James Apollo @ The Malt Cross, Nottingham 22.11.11

David Brown catches up with travelling American troubadour James Apollo during his recent trawl around the UK

Nov 22nd, 2011 at The Malt Cross, Nottingham / By David Brown
James Apollo It is a November night in Nottingham and the city streets are a strange mix of fairground attractions and on-going roadworks. Flashing lights and traffic lights. A few steps from the main thoroughfare, a warm glow eminates from The Malt Cross pub in St James Street. Stepping inside the interior is revealed as a long, narrow galleried room with a bar offering drinks from around the world and a couple making themselves at home in the comfy settee that is effectively the front row. Observers have compared it to being inside an old ship, imagery the American doubtless singer feels familiar with as maritime connections crop up in his songs and his conversation.

The stage is at the far end on the upper level and James Apollo and musicians, upright bass plus mostly-brushed drums and percussion, are going through their soundcheck. A version of The Clovers' 'Poison Ivy' puts everything where it ought to be.

The pensive, thin American strolls over and, with a smile, exchanges greetings then drains his glass of the remaining traces of dark ale. It is difficult to pin down exactly where James Apollo comes from in the States. He is a travelling man and has spent time in various towns and cities after being born in Arkansas on Christmas Day in 1980. He likes East Coast cities such as New York and Seattle, but then he also favours parts of the West Coast too. As if to complicate matters, one of his songs on his latest album Til Your Feet Bleed is called 'No East, No West'. The release of that album on the No Alternative label is one reason for his current tour around UK venues; another is that he likes it here. His first venture to Europe was a few years back providing solo support for Canadian Morgan Finley, but he keeps coming back.

Inevitably the subject of the difference of touring in the UK compared to the US is raised. They'd been in Glasgow the night before and after this gig would spend the night in Leicester before concluding the present dates in London.

“Sometimes when we're on the road at home we will just pull up and have a sleep in a field or around the back of a gas station. One of the best situations is when we spend the night in a hotel parking lot and then pile in for a free continental breakfast in the morning. Usually one of the more respectable looking members goes in first to create the right impression,” he says.

“On tour over here there is a comfort level, but you can't get away with so much because everything’s on camera now!”

Perhaps fortunately the cameras weren't rolling when the band took a break in the south-west and experienced the English coast in wintertime.

“At the foot of the slipway there was an area of mud and I asked 'How far do you think I'd sink in there if I jumped in?'” The bets were placed and James jumped in – up to his knees! “I travel light and my trousers are still caked up,” he said giving his legs a quick brush with his hand.

No.1 on their play list on the road has been Harry Belafonte as James enjoys listening to a mix of music types including 1960s music, calypso and rhythm exploring classics such as 'Caravan' by Duke Ellington. When you hear his music, you can hear where he's coming from.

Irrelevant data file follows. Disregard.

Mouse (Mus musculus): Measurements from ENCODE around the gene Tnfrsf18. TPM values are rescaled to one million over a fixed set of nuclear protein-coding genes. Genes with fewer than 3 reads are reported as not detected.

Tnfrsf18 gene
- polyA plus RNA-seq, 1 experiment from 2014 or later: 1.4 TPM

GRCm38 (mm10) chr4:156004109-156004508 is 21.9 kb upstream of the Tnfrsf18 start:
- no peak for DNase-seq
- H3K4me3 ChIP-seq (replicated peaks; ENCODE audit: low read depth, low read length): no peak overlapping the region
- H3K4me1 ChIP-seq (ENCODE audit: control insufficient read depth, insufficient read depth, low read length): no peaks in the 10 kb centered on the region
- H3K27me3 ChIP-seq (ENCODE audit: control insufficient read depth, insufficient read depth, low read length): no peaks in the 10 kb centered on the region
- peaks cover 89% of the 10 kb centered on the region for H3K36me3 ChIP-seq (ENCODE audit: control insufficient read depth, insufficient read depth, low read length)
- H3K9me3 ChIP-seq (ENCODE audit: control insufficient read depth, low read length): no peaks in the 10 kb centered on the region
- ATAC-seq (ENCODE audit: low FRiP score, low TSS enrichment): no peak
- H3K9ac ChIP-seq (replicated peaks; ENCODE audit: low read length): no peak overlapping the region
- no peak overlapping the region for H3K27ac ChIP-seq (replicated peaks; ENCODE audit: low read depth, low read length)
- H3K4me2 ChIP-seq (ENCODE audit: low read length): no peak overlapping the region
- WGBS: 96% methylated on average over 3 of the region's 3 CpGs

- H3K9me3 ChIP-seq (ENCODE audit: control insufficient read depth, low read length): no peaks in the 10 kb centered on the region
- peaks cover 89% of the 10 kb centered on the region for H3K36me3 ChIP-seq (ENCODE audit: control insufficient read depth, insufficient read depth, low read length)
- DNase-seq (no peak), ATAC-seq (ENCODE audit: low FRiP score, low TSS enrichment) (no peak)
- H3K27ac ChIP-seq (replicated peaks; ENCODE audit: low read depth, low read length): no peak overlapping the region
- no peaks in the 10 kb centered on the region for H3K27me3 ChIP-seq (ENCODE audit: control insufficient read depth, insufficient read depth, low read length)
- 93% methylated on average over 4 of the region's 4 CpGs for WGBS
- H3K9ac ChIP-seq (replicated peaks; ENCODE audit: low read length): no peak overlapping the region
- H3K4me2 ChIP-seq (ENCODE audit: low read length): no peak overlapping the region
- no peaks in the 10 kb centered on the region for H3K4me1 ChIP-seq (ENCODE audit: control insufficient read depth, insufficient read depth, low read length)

Their one 'day off' between appearances wasn't exactly a holiday as they spent 23 hours in the recording studio and very productive it turned out to be too. James recalled that he once used the three-day gap at a studio while the musicians who had been spending weeks there took a break to record an album. An album of nine or ten songs in the old tradition is fine by him and a quick turn-round preferable, though you know he is the sort of person who will want to get it right. Because of the constant nature of touring, James likes to get away from it all when it comes down to being creative and writing new material. Anyone whose heard any of his recorded output will realise that there is a sound that Mr Apollo likes to create using a variety of different instruments and rhythms with a retro character to it yet creating something that is very much his own.

His songs tend to be dark, emotion-filled affairs using different instrumentation to create mood pieces. In the US he will tour with a six or seven-piece band, over here there's just the three of them, with The Cadbury Sisters, who provided the support for most of the present UK dates, joining in on backing vocals and handclapping as required. They'd had the luxury of a pedal steel player at Glasgow the previous night, but they'd have had problems finding room for any more on the elevated small stage tonight. As it was the drummer had to remove a cymbal to let the harmonious sisters join them a couple of songs into their set.

Naturally several songs appeared from the current album such as 'Happiness', a couple of tasters from the next one and material such as 'Call Off The Violins' from the splendid record 'Angels We Have Grown Apart'. At times the relaxed nature of the acoustic settings can be quite deceptive and the tranquil nature was sometimes interrupted by a burst of narrative or a sudden foot stomp and it was interesting to see how live they could naturally stretch the songs with James making shapes with his guitar accentuated by the shadows in the background light of this tall room.

It came to a close with a version of Bill Withers' 'Ain't No Sunshine', which suited the shifting rhythmic sound James works around, but if he thought the onlookers might join in with the “I know, I know...” bit he was to be disappointed tonight. There were those amongst us who had come to listen and there were others who just called in for a drink and a chat, doing their rounds of the city's bars.

On a November night in Nottingham, it's all a matter of swings and roundabouts.